On the one hand, I am staunchly complementarian. I don’t believe women should teach or have authority over men, or even speak in church. I believe women should consider themselves positionally beneath (i.e. “submissive”) to their husbands. I believe those four things are very clear in Scripture.
But I also think there are some nuances in Scripture that get confused with our cultural traditions of patriarchy—in short, that the patriarchy of 16th century France and the patriarchy of Scripture may not be the same thing, but it can be hard for us to sort out.
In particular, I find it hard to understand Deborah being a judge, and hard to understand Abigail blatantly going against what she knew would have been the wishes of her husband, if he had had the chance to contradict her. But she knew he would be displeased.
Today I read and noticed another such story, one I had read but not really thought about: 2 Samuel 20. This man named Sheba has decided to rebel against David, and Joab is sent to quench the rebellion and destroy, apparently, the entire town of Abel.
Now—first of all, David is clearly in the right here. Sheba was evil and wicked and it was entirely correct to destroy him. Secondly, there’s a whole town involved, with plenty of elders and men to step up and do the right thing. The “leadership,” apparently, made the executive decision to twiddle their thumbs.
But, enter this unnamed woman, who we only know as “a wise woman.” (v. 16). While Joab is trying to break down the walls of the city, she—and she alone—calls out. “Listen! Listen! Please tell Joab to come here and let me speak with him.”
And Joab listened. And she made an argument, a very neat, concise, persuasive argument. She let him know that there were faithful people in the city, and reminded him of the importance of the city, both presently and historically, and theologically. Her words are rebuking and even harsh: “Why would you devour YHWH’s inheritance?”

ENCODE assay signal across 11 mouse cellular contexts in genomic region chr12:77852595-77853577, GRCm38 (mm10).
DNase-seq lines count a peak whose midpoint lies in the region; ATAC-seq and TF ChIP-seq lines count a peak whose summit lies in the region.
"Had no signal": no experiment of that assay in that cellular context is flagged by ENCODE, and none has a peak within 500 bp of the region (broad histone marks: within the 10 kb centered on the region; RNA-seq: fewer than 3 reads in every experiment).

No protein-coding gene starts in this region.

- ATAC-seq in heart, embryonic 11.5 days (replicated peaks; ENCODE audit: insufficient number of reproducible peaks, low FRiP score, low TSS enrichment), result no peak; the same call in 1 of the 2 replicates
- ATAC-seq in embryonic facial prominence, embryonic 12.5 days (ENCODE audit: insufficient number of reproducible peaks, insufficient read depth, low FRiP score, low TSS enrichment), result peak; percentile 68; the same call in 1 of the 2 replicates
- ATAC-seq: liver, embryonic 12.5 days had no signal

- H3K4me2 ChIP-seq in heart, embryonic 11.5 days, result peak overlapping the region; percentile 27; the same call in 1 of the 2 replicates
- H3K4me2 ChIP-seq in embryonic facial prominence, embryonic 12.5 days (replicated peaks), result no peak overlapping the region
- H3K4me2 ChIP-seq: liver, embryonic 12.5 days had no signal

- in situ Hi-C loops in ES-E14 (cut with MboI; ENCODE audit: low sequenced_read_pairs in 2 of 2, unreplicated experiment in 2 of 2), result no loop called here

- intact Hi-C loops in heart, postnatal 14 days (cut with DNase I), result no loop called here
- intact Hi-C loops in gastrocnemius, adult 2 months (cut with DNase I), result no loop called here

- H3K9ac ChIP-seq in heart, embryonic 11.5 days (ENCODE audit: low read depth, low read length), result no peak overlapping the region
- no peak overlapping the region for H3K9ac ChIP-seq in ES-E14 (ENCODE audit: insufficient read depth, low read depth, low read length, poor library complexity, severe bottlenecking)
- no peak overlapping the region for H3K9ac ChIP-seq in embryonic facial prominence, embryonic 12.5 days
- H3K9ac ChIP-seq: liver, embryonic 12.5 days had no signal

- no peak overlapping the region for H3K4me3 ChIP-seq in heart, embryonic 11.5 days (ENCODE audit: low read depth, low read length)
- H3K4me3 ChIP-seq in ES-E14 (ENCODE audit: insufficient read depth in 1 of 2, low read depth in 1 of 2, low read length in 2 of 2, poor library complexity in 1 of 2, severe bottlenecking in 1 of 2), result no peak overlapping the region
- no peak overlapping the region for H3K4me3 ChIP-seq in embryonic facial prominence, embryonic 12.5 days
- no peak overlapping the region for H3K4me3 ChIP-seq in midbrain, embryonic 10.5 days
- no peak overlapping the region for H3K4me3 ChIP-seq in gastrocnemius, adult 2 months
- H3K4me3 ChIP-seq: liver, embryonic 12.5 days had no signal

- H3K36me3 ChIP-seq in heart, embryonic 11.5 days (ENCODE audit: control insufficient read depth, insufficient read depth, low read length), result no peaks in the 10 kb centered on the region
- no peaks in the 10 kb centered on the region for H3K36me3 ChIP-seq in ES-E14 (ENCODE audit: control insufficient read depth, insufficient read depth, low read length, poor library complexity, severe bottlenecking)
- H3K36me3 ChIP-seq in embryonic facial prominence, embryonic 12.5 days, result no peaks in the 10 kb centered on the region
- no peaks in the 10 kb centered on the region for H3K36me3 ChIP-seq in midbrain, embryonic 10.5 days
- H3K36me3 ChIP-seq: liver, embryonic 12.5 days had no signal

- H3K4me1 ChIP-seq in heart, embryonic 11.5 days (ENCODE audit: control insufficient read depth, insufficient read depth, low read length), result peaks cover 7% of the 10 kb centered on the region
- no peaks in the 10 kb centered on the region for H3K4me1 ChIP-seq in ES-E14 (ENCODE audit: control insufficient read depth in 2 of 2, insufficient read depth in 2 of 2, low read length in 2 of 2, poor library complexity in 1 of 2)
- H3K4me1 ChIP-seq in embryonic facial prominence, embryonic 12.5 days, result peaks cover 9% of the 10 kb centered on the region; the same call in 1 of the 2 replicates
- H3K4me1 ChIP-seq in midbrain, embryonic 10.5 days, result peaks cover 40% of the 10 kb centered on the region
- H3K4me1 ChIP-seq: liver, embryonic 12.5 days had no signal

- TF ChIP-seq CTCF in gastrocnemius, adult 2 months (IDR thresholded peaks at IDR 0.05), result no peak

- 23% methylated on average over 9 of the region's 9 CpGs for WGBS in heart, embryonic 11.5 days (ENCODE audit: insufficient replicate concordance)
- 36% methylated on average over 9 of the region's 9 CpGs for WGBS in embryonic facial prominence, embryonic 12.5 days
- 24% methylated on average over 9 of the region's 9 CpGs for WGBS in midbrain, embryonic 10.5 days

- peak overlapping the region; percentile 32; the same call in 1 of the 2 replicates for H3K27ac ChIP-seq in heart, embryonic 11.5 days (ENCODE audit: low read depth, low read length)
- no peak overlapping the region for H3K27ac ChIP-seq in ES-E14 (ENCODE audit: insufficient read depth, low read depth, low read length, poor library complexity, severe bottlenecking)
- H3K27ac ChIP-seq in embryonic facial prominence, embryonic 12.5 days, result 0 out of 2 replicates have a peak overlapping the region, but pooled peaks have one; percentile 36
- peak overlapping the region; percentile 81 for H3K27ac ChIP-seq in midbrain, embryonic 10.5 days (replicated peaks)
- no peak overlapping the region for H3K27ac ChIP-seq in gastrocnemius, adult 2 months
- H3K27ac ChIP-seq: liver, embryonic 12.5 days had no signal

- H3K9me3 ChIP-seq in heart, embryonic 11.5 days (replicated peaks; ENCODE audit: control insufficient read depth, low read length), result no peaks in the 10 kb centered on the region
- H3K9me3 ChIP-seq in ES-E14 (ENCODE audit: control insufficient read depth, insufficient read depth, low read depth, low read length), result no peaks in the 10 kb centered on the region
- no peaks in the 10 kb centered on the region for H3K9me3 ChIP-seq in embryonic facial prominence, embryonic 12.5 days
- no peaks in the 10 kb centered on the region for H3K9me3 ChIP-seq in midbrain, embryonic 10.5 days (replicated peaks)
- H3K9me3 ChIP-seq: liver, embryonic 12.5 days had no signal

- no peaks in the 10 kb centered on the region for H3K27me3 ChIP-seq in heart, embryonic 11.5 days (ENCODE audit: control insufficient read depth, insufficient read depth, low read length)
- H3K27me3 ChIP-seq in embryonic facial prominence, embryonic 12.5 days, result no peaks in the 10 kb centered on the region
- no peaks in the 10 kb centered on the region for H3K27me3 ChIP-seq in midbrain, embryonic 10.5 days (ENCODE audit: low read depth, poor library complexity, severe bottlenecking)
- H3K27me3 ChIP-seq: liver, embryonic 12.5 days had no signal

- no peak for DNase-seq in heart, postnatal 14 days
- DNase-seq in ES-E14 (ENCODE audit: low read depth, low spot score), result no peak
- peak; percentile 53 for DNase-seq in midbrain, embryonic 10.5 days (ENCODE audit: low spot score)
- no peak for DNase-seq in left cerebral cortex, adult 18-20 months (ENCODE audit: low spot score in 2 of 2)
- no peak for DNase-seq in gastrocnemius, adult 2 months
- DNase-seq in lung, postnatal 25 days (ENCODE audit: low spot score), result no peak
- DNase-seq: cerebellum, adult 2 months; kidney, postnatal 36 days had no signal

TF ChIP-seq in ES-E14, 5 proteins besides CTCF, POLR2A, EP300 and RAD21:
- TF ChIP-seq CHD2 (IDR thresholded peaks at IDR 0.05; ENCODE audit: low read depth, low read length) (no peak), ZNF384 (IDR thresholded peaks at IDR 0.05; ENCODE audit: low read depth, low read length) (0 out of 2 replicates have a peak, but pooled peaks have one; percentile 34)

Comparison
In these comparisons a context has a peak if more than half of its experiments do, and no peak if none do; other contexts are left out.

She got Joab’s attention, and he protested: “Never! I do not want to destroy!” And he offers her a solution—deliver Sheba, and the city will be spared.
This is a woman he’s bargaining with. A woman who responds by promising him Sheba’s head.
So what does she do? Does she go to her husband and say, hey, tell the elders about this, get them to make a decision so we can abide by it?
Nope. This woman, who the Bible declares to be wise, goes straight to “all the people” and offers “her wise counsel” (v. 22). They listen to her, cut off Sheba’s head, and throw it over the wall to Joab, who promptly retreats and goes back to David. Disaster averted.
There are many things here that are both encouraging and perplexing. Scripture seems quite clear that the woman was wise and correct, both in her character and in her actions here. And yet she is very avidly arguing with men: first Joab, then the men of her city. She is contradicting authority, both Joab (in his authority to destroy the city), and the city rulers (by not waiting on them to approach Joab, and not going to them first to ask them to give up Sheba). She makes arguments and gives counsel—to men!—not suggestions and obeisance. She is single-handedly responsible for pushing them to cut off Sheba’s head.
Now, what she doesn’t do is try to usurp authority. She doesn’t remind one of Jezebel. Like Abigail, and Deborah, when the men are willing to do what ought to be done, she fades into the background and we never hear tell of her again. She works by persuasion and arguments, not force or unjust threats.
She’s an excellent example of bold biblical womanhood, womanhood that takes initiative, makes persuasive arguments, is not daunted, and whose wisdom is not hidden under a bushel, but ably helps all those around her, even a whole town and a king, for the glory of God.